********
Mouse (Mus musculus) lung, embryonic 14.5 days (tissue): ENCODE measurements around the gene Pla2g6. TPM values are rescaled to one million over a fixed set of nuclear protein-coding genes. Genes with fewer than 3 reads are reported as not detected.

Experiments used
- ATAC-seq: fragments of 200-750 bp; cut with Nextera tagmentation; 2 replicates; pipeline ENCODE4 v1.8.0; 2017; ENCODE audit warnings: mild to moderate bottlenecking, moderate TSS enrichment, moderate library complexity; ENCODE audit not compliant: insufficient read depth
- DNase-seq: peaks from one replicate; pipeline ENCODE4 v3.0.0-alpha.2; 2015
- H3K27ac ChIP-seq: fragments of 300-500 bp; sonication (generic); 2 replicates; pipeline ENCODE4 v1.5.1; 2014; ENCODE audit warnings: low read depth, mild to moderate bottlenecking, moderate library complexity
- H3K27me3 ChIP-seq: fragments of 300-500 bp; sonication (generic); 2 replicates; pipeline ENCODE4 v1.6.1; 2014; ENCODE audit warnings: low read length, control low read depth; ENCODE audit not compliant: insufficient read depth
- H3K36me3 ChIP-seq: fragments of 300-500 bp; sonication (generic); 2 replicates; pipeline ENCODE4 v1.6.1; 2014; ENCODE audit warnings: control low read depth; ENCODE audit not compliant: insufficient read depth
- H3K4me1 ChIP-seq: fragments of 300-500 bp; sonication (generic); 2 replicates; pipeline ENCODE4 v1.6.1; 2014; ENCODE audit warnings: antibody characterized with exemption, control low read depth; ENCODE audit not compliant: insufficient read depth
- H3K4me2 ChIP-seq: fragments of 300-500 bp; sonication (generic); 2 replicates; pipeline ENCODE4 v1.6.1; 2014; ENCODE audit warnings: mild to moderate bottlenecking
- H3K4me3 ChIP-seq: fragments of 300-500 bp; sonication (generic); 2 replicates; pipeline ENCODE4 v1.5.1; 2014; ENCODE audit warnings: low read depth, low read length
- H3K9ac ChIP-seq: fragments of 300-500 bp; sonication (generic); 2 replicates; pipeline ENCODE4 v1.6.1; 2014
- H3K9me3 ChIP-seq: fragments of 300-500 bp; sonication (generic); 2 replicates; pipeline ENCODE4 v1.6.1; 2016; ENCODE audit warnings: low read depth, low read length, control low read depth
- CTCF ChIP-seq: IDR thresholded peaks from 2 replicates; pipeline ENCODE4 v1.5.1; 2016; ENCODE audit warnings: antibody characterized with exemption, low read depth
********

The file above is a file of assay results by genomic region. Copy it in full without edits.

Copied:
Mouse (Mus musculus) lung, embryonic 14.5 days (tissue): ENCODE measurements around the gene Pla2g6. TPM values are rescaled to one million over a fixed set of nuclear protein-coding genes. Genes with fewer than 3 reads are reported as not detected.

Experiments used
- ATAC-seq: fragments of 200-750 bp; cut with Nextera tagmentation; 2 replicates; pipeline ENCODE4 v1.8.0; 2017; ENCODE audit warnings: mild to moderate bottlenecking, moderate TSS enrichment, moderate library complexity; ENCODE audit not compliant: insufficient read depth
- DNase-seq: peaks from one replicate; pipeline ENCODE4 v3.0.0-alpha.2; 2015
- H3K27ac ChIP-seq: fragments of 300-500 bp; sonication (generic); 2 replicates; pipeline ENCODE4 v1.5.1; 2014; ENCODE audit warnings: low read depth, mild to moderate bottlenecking, moderate library complexity
- H3K27me3 ChIP-seq: fragments of 300-500 bp; sonication (generic); 2 replicates; pipeline ENCODE4 v1.6.1; 2014; ENCODE audit warnings: low read length, control low read depth; ENCODE audit not compliant: insufficient read depth
- H3K36me3 ChIP-seq: fragments of 300-500 bp; sonication (generic); 2 replicates; pipeline ENCODE4 v1.6.1; 2014; ENCODE audit warnings: control low read depth; ENCODE audit not compliant: insufficient read depth
- H3K4me1 ChIP-seq: fragments of 300-500 bp; sonication (generic); 2 replicates; pipeline ENCODE4 v1.6.1; 2014; ENCODE audit warnings: antibody characterized with exemption, control low read depth; ENCODE audit not compliant: insufficient read depth
- H3K4me2 ChIP-seq: fragments of 300-500 bp; sonication (generic); 2 replicates; pipeline ENCODE4 v1.6.1; 2014; ENCODE audit warnings: mild to moderate bottlenecking
- H3K4me3 ChIP-seq: fragments of 300-500 bp; sonication (generic); 2 replicates; pipeline ENCODE4 v1.5.1; 2014; ENCODE audit warnings: low read depth, low read length
- H3K9ac ChIP-seq: fragments of 300-500 bp; sonication (generic); 2 replicates; pipeline ENCODE4 v1.6.1; 2014
- H3K9me3 ChIP-seq: fragments of 300-500 bp; sonication (generic); 2 replicates; pipeline ENCODE4 v1.6.1; 2016; ENCODE audit warnings: low read depth, low read length, control low read depth
- CTCF ChIP-seq: IDR thresholded peaks from 2 replicates; pipeline ENCODE4 v1.5.1; 2016; ENCODE audit warnings: antibody characterized with exemption, low read depth